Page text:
‘Not everybody,’ I say. Ozric is in my way, half-thinking about blocking me. ‘How can you work in this madhouse?’
He frowns, steps aside. ‘You’re out of order, Cocky. When Holiday was on top he took his tributes from us. Now things have turned around. Pay the Horde.’
Calls Mother, foully: ‘Help yourself to some aftershave on the way out!’
‘Eh…’ I try to marshall some stinging riposte but I’m sick from being underground, almost breathless. ‘Fnnn… kish… gak…’ Light! Give me light! Give me air, courage, decency!
Back at the pad it’s Jaffa Cakes for Champion, Head & Shoulders and the remains of a curry for me: prawn korma. The light’s coming up. Dawn in the town, the colour of an empty milk bottle. This is our world — the hutch, the upturned wheelbarrow, the disarranged bits of lawn furniture and then the house, lined like a face as it enters the day. There’s cold in our bones but we’ve got our grub, and for a moment I imagine that I’m going to be allowed to recover my fox-poise.
‘Not bad, eh?’ I say rallyingly. ‘Jaffa Cakes!’
‘Ufngh,’ says Champion, noshing away.
‘We should celebrate, you know. The Cockinator was deployed tonight! Yeah, it was those two scummers Hughes and Hayes, they —’
Then I hear a soft chinking sound and smell that chocolatey smell as Otto the next-door comes padding up behind the garden fence. Shite. This is all I need. There’s one knothole in the grey-green slats and his shadow comes and goes behind it, his looming pampered bulk.
‘Ah,’ he says. ‘Breakfast time.’
‘Just ignore him,’ I tell Champion.
‘The usual is it, boys? Full English, plenty of tomato, keep the tea coming?’ Otto speaks to us James Masonically, his voice voluptuous with menace.
‘Go home and polish your chain, you poof. Eat your treats.’
‘I’ve been smelling you for the last half hour, Cocky. You’re like an industrial spill this morning.’
Otto laughs amiably. He’s a Rottweiler. ‘And how are you, Mr Bunny?’ Champion looks like he’s about to have a heart attack. ‘I see your good friend is feeding you again. Which bin did he knock over today, I wonder.’
‘Ever hear of an honest day’s work, Otto?’ I say. ‘There should be a flag over that kennel of yours, a nice big flag with a picture of a tin-opener on it. Your crest.’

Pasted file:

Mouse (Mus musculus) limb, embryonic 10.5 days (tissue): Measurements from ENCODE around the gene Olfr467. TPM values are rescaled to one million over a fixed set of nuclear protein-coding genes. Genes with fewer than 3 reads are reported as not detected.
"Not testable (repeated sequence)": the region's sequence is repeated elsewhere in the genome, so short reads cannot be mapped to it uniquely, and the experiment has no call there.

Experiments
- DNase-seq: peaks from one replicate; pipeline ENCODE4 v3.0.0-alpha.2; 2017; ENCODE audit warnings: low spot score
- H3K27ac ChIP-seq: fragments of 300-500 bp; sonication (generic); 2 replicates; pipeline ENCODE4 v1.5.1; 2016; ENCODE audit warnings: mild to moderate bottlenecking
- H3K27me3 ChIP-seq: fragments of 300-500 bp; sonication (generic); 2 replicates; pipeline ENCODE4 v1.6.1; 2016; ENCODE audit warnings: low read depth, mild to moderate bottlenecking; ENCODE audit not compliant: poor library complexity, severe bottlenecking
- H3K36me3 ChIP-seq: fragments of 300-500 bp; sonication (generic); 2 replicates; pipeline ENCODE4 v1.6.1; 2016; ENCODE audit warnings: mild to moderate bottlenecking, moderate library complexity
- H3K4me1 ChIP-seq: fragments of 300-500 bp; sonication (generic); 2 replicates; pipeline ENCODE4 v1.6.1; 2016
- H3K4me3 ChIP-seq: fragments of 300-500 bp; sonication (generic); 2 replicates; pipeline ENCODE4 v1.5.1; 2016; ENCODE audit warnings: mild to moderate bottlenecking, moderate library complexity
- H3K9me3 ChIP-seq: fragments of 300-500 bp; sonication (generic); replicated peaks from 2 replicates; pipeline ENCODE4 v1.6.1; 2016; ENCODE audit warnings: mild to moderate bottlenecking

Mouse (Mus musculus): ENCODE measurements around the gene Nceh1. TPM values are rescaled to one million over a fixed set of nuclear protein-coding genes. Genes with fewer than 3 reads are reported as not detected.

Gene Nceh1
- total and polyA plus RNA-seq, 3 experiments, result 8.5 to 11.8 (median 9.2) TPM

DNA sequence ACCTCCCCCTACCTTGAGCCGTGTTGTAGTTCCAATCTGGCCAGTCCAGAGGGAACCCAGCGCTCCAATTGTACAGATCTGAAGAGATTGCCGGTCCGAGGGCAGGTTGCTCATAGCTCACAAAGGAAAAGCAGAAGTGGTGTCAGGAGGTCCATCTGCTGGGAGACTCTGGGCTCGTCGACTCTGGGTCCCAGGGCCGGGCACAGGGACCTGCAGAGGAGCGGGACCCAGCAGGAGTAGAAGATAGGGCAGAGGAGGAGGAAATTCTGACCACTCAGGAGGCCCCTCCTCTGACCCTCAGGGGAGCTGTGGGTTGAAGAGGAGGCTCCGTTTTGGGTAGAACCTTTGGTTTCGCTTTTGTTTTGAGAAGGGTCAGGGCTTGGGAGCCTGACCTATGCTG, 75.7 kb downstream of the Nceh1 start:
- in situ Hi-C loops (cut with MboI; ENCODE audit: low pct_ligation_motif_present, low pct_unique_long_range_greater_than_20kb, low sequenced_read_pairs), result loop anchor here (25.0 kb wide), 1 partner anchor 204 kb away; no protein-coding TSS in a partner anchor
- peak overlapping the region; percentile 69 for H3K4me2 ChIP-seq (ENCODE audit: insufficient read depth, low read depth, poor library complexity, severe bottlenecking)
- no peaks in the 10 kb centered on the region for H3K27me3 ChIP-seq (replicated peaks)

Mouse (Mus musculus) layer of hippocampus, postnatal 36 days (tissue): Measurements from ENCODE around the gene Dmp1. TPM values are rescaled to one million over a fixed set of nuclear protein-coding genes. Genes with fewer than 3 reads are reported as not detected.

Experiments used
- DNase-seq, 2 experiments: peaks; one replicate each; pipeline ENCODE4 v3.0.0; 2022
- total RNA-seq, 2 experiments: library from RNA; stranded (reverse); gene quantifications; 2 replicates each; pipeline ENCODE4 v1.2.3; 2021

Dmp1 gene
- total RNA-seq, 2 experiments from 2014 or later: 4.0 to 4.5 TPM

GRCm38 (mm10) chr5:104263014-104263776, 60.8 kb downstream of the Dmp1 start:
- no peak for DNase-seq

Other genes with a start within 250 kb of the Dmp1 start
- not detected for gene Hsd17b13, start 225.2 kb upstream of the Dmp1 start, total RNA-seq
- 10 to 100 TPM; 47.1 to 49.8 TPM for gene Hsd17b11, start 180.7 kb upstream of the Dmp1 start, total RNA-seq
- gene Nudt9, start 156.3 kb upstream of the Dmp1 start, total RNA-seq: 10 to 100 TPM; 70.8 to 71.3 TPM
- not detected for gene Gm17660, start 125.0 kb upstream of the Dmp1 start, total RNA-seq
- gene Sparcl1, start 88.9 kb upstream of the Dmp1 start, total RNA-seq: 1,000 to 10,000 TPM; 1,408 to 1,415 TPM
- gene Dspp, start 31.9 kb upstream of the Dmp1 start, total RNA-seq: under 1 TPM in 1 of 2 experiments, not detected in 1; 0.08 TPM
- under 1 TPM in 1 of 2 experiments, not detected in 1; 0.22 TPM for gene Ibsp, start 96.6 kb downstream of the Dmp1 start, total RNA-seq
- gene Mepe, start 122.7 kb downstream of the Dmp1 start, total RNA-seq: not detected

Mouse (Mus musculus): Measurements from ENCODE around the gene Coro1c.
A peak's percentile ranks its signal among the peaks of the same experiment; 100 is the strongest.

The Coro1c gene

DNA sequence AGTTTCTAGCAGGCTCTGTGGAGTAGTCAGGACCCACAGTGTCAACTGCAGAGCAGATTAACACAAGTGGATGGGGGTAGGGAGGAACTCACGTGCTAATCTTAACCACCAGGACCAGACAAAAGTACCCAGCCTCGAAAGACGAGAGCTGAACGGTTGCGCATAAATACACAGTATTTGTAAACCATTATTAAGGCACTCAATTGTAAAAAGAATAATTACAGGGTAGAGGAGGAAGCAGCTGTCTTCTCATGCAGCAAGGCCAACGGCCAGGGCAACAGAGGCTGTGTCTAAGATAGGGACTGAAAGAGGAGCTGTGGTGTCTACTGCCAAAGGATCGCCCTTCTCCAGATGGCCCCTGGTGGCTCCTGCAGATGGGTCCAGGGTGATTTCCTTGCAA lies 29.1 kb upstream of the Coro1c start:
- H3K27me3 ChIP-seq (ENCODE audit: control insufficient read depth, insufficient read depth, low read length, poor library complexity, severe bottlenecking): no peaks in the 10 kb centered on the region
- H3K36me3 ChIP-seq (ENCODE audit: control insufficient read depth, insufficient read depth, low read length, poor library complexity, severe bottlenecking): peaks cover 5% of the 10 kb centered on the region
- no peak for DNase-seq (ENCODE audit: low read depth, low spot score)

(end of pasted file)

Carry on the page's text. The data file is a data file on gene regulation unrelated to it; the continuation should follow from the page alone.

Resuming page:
‘Very clever,’ he says, and I can hear the pink weight of his tongue against his bright teeth. ‘You’re very clever, all you foxes. So witty, so hard to pin down. What will you be when you grow up, Cocky? An underwater explorer, like your Holiday Bob?’
‘Slave! Parasite! Bitch!’ I’m out of the hutch now, dancing and spitting by the fence.
‘Bitch? One swing of my balls could knock you out, chickenbones.’
‘Cannibal! You know what’s in those tins you eat!’
‘I’ll get over this fence one day, foxy,’ he says easily. ‘Or through it.’ The quiet furnace of his breath is close to the hole. ‘And then — after I’ve had your man there for elevenses — we’ll talk.’
‘Anytime, ex-dog. Anytime.’
I mean it, too. I think I could take him. Otto the Rot is big and healthy but he’s soft with privilege. I’ve seen them genuflecting behind him in the park, his ‘owners’, bending low to cherish his hot turds in plastic mittens. His turds are pretty amazing — great swarthy chunks all seamed from the pressure of his tip-top bowels and reeking of the good life like issues of Vanity Fair. How different from my own wracked bulletins, the dots and dashes, produced in a trembling-tailed crouch while looking over my shoulder…
Bloody hell. What a night. ‘Move over,’ I tell Champion. ‘Go on, shift.’ And in the dark rear of the hutch I go prone. Come, black sleep: absolve me. Morning spreads, its lengthening branches full of cheerless sharp-toned starlings.
And now the hutch-roof trembles slightly over our heads — it’s Minstrel the squirrel, skidding across, making his calls.
‘Round-up resolved!’ he cries, departing already. ‘Billy Five Wives new Borough boss! All kiss the arse of Billy!’
‘Cheers for that, Mince,’ I say.
I’m low, mama. Seriously. I might not make it.
So Billy Five Wives is the new boss — what will that mean for Cocky?
Why is everyone out to get Champion?
How many rats does it take to kill a fox?
Find out in the next episode, on Thursday, May 13.
Each installment of THE BALLAD OF COCKY THE FOX was complemented by an issue of THE SNIFFER, a COCKY THE FOX newsletter written and edited by Patrick Cates. Originally sent only to subscribers, they are now all freely available here.